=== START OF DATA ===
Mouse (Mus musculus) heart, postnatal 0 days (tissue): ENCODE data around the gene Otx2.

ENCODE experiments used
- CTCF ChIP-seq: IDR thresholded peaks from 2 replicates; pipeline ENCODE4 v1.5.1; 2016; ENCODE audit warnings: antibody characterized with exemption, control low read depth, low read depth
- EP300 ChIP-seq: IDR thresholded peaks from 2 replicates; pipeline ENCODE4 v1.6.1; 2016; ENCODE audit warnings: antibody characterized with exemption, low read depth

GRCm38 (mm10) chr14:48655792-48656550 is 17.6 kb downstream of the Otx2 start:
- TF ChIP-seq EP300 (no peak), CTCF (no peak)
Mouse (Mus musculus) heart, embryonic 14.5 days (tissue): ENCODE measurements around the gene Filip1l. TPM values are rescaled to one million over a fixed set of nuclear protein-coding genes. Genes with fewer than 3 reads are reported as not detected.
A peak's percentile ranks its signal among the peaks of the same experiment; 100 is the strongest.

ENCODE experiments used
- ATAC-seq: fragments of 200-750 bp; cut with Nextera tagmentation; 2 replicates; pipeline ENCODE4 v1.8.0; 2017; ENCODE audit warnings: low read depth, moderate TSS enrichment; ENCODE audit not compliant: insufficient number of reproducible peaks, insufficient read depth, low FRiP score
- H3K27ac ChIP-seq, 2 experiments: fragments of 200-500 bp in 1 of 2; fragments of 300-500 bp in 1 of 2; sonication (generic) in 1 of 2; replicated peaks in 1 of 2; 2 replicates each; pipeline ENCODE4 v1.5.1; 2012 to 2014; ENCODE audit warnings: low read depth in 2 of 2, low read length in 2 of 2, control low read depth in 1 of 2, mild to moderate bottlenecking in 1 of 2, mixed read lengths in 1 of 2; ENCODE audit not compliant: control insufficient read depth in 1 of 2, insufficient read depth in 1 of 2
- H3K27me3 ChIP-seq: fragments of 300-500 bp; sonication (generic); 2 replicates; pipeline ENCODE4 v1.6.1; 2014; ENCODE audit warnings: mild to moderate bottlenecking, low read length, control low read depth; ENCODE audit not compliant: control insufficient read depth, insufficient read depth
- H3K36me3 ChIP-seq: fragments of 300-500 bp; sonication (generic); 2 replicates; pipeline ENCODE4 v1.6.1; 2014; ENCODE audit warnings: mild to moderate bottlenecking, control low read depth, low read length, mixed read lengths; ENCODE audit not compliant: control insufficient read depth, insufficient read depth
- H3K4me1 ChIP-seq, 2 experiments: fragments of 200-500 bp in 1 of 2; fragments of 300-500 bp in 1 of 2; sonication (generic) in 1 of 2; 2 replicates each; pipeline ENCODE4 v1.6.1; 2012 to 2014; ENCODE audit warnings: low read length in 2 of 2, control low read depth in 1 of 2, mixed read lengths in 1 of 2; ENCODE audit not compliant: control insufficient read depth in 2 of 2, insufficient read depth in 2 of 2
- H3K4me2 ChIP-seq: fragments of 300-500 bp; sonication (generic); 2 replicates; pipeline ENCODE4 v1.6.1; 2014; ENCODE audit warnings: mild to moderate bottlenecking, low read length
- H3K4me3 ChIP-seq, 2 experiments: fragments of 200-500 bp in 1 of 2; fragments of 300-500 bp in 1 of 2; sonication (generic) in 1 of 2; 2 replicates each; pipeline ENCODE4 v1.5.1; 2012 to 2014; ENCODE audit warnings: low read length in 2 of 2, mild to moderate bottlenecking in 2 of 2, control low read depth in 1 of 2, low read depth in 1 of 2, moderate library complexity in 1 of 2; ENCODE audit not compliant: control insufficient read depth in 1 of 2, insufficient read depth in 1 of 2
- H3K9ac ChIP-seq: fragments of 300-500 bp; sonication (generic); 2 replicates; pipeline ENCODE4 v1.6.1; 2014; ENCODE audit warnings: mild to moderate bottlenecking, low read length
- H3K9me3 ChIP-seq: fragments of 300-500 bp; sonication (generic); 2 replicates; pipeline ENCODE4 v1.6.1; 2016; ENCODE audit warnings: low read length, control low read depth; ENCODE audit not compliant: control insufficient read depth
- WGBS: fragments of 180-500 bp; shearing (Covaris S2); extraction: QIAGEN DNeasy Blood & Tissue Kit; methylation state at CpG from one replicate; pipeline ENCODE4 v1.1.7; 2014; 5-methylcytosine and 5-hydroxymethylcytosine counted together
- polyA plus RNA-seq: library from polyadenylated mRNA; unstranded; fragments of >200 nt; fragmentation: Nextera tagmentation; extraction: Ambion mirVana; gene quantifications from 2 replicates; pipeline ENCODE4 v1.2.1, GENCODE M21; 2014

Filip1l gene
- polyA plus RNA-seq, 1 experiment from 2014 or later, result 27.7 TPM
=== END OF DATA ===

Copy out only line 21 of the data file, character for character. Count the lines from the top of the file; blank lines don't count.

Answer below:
Filip1l gene